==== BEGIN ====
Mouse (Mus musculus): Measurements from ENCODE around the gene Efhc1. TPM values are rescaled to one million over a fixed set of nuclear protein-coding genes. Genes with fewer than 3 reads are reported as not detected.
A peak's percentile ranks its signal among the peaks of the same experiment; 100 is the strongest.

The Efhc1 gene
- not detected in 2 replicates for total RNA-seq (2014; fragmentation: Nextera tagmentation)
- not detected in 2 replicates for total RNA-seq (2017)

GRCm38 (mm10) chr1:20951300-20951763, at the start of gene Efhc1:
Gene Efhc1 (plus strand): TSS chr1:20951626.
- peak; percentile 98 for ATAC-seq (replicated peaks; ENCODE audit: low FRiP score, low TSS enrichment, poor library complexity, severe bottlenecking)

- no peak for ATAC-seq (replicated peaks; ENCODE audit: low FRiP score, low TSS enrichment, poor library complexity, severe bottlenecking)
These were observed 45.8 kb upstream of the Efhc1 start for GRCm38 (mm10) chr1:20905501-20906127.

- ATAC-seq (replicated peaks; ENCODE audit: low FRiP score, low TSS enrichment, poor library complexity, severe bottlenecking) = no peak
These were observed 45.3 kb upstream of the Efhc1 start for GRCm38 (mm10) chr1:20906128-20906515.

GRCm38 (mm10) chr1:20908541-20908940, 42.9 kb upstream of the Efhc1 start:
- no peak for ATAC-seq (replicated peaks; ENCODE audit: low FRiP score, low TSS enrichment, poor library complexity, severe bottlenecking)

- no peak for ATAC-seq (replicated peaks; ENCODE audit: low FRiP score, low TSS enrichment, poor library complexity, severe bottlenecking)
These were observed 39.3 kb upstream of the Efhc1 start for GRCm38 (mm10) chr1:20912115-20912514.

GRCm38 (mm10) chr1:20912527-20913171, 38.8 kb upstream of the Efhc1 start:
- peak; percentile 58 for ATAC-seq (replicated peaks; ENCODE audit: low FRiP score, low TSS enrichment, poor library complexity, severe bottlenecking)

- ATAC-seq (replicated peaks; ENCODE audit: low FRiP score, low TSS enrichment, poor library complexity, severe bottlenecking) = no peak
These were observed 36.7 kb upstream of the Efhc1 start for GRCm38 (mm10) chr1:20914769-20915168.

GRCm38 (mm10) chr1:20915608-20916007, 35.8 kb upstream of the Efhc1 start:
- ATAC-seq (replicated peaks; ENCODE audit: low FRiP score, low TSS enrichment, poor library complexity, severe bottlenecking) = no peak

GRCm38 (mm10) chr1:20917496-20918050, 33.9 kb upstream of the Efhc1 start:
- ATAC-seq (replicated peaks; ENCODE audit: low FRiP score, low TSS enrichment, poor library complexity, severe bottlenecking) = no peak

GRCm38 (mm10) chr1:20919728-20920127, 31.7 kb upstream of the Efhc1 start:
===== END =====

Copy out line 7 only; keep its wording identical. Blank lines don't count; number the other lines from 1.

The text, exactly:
Gene Efhc1 (plus strand): TSS chr1:20951626.